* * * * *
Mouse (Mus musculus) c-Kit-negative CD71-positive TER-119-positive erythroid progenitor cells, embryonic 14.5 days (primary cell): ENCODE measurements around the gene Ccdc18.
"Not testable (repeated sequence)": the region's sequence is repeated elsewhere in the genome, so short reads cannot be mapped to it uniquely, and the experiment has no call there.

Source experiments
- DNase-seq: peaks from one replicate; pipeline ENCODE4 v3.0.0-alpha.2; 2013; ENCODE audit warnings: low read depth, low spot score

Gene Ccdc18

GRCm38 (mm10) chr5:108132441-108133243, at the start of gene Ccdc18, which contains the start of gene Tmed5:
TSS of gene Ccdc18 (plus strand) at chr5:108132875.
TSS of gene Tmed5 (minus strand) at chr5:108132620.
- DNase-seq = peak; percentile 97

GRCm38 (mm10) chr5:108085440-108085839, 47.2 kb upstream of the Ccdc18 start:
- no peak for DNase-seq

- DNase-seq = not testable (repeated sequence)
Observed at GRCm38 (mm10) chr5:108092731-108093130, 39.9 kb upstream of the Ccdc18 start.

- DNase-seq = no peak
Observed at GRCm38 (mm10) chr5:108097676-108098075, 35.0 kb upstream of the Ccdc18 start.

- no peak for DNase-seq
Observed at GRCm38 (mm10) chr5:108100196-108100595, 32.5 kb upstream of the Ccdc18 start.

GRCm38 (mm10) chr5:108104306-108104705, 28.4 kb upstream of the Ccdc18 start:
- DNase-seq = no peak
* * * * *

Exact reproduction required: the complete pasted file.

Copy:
Mouse (Mus musculus) c-Kit-negative CD71-positive TER-119-positive erythroid progenitor cells, embryonic 14.5 days (primary cell): ENCODE measurements around the gene Ccdc18.
"Not testable (repeated sequence)": the region's sequence is repeated elsewhere in the genome, so short reads cannot be mapped to it uniquely, and the experiment has no call there.

Source experiments
- DNase-seq: peaks from one replicate; pipeline ENCODE4 v3.0.0-alpha.2; 2013; ENCODE audit warnings: low read depth, low spot score

Gene Ccdc18

GRCm38 (mm10) chr5:108132441-108133243, at the start of gene Ccdc18, which contains the start of gene Tmed5:
TSS of gene Ccdc18 (plus strand) at chr5:108132875.
TSS of gene Tmed5 (minus strand) at chr5:108132620.
- DNase-seq = peak; percentile 97

GRCm38 (mm10) chr5:108085440-108085839, 47.2 kb upstream of the Ccdc18 start:
- no peak for DNase-seq

- DNase-seq = not testable (repeated sequence)
Observed at GRCm38 (mm10) chr5:108092731-108093130, 39.9 kb upstream of the Ccdc18 start.

- DNase-seq = no peak
Observed at GRCm38 (mm10) chr5:108097676-108098075, 35.0 kb upstream of the Ccdc18 start.

- no peak for DNase-seq
Observed at GRCm38 (mm10) chr5:108100196-108100595, 32.5 kb upstream of the Ccdc18 start.

GRCm38 (mm10) chr5:108104306-108104705, 28.4 kb upstream of the Ccdc18 start:
- DNase-seq = no peak